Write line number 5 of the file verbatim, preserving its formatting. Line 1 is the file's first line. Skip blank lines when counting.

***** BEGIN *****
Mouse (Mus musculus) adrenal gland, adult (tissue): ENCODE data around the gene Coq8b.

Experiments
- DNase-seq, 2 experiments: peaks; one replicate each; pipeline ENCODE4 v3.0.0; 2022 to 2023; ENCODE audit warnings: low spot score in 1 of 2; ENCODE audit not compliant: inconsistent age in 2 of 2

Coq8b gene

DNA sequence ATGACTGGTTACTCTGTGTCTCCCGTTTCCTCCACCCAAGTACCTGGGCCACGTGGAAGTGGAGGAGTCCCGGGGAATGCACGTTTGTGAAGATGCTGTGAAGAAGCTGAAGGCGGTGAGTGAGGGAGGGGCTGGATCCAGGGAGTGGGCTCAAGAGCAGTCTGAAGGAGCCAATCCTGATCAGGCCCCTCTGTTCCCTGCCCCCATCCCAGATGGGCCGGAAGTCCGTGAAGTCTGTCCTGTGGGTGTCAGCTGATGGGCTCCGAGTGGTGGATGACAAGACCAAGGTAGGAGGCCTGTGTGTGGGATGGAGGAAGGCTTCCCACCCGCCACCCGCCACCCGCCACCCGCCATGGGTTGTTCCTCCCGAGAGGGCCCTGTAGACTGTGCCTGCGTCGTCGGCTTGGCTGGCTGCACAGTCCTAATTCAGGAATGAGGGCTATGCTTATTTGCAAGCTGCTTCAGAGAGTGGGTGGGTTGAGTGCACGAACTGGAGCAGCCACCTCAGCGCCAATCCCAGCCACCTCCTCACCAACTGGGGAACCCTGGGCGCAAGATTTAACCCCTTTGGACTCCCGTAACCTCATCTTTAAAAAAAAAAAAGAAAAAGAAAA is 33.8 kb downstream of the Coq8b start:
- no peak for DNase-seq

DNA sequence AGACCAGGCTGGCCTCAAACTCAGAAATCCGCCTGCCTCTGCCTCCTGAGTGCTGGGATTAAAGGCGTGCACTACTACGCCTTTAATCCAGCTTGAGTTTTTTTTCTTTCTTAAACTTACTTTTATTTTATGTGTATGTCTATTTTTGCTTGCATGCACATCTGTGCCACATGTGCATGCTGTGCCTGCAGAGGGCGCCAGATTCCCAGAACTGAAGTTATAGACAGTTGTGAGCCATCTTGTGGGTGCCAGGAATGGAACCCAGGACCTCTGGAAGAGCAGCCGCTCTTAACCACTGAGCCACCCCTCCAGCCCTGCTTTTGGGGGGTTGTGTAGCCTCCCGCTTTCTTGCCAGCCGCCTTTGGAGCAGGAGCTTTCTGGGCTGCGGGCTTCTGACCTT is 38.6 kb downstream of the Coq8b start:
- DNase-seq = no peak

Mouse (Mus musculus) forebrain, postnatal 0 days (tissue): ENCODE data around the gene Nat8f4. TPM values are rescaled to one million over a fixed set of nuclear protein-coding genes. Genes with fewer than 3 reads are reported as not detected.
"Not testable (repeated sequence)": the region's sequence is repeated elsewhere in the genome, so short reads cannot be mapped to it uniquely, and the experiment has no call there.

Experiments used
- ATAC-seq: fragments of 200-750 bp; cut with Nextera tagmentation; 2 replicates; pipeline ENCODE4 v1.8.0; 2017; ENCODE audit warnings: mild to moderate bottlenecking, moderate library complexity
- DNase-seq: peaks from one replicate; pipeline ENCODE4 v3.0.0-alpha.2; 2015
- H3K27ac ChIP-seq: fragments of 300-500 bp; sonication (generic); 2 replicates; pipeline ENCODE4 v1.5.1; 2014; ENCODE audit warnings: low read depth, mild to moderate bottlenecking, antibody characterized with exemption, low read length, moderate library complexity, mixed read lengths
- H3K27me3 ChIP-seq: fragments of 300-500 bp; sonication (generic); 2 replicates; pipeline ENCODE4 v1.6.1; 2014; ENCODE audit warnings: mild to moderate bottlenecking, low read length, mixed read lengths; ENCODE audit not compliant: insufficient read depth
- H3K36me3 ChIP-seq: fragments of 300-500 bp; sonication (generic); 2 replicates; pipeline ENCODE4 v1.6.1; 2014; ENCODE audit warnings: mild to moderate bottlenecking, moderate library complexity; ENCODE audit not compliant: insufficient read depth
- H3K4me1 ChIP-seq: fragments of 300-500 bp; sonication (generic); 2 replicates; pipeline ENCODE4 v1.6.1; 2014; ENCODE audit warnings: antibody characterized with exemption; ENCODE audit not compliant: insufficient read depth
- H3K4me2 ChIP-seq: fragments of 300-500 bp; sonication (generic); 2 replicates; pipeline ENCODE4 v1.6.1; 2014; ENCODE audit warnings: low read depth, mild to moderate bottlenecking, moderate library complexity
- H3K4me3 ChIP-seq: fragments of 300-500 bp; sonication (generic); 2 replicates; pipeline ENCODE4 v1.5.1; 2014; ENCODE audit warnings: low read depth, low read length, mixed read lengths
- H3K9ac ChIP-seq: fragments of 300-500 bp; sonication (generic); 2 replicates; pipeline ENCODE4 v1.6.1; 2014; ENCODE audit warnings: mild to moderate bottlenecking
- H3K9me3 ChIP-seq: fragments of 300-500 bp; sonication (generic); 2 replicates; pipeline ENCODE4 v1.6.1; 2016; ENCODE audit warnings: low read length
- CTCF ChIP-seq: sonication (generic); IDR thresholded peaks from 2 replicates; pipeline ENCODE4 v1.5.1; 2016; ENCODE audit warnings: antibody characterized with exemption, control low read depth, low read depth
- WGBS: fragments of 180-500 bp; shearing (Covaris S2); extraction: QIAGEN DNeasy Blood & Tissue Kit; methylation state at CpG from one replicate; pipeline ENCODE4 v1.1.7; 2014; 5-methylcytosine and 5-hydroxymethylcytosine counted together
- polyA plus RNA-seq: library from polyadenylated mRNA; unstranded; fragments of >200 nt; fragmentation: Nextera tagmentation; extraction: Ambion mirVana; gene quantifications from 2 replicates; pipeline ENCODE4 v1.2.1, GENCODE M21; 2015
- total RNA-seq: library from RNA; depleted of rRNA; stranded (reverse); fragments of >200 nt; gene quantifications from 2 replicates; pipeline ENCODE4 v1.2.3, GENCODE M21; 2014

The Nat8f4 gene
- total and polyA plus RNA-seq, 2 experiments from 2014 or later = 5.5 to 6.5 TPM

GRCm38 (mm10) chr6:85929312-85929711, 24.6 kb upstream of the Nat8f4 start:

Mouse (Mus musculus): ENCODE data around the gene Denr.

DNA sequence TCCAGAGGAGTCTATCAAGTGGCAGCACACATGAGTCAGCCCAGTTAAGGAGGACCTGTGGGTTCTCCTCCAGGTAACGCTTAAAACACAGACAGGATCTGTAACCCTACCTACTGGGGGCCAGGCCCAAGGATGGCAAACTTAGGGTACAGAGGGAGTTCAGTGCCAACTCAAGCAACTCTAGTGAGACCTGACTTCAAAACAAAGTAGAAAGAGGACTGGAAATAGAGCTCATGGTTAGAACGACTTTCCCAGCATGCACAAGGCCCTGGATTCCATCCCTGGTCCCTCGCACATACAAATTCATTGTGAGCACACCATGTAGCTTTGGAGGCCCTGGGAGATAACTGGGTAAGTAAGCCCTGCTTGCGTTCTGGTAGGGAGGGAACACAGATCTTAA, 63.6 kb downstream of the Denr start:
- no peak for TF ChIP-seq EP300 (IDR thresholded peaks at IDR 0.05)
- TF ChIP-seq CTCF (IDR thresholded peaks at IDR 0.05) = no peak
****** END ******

DNA sequence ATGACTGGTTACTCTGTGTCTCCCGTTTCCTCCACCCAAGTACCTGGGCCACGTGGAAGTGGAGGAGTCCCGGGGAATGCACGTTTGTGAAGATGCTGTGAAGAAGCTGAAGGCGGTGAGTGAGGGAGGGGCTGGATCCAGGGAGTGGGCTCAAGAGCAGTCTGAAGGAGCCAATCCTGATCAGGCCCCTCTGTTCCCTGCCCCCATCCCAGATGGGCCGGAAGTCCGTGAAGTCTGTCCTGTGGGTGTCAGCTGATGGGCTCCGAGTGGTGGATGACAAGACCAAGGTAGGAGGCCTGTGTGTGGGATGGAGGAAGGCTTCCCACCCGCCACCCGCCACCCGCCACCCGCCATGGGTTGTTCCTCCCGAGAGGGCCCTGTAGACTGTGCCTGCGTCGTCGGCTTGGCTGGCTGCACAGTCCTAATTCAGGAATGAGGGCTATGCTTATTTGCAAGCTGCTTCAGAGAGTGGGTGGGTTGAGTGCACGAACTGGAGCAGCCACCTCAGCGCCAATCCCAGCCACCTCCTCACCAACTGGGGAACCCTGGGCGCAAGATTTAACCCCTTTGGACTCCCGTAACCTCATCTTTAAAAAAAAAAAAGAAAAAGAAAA is 33.8 kb downstream of the Coq8b start: